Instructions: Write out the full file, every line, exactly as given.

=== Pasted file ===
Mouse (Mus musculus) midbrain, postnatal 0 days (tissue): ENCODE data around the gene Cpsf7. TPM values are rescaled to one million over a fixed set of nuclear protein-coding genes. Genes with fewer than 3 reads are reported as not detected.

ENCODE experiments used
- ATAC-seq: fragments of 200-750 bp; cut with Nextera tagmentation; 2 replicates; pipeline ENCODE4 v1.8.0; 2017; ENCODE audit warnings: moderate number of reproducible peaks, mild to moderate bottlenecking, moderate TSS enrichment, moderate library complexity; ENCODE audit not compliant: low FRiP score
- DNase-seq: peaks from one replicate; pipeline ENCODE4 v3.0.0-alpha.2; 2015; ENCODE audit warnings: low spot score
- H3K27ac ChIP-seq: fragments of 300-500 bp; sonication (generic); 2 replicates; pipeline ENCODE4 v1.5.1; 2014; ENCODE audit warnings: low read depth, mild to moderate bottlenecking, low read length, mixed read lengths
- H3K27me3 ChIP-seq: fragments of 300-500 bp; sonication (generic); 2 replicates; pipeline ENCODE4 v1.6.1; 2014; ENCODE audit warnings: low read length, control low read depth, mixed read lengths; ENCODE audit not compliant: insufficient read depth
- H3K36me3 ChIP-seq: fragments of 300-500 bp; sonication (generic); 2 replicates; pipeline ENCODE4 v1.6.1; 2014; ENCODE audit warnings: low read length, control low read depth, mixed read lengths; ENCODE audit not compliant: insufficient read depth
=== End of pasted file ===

Mouse (Mus musculus) midbrain, postnatal 0 days (tissue): ENCODE data around the gene Cpsf7. TPM values are rescaled to one million over a fixed set of nuclear protein-coding genes. Genes with fewer than 3 reads are reported as not detected.

ENCODE experiments used
- ATAC-seq: fragments of 200-750 bp; cut with Nextera tagmentation; 2 replicates; pipeline ENCODE4 v1.8.0; 2017; ENCODE audit warnings: moderate number of reproducible peaks, mild to moderate bottlenecking, moderate TSS enrichment, moderate library complexity; ENCODE audit not compliant: low FRiP score
- DNase-seq: peaks from one replicate; pipeline ENCODE4 v3.0.0-alpha.2; 2015; ENCODE audit warnings: low spot score
- H3K27ac ChIP-seq: fragments of 300-500 bp; sonication (generic); 2 replicates; pipeline ENCODE4 v1.5.1; 2014; ENCODE audit warnings: low read depth, mild to moderate bottlenecking, low read length, mixed read lengths
- H3K27me3 ChIP-seq: fragments of 300-500 bp; sonication (generic); 2 replicates; pipeline ENCODE4 v1.6.1; 2014; ENCODE audit warnings: low read length, control low read depth, mixed read lengths; ENCODE audit not compliant: insufficient read depth
- H3K36me3 ChIP-seq: fragments of 300-500 bp; sonication (generic); 2 replicates; pipeline ENCODE4 v1.6.1; 2014; ENCODE audit warnings: low read length, control low read depth, mixed read lengths; ENCODE audit not compliant: insufficient read depth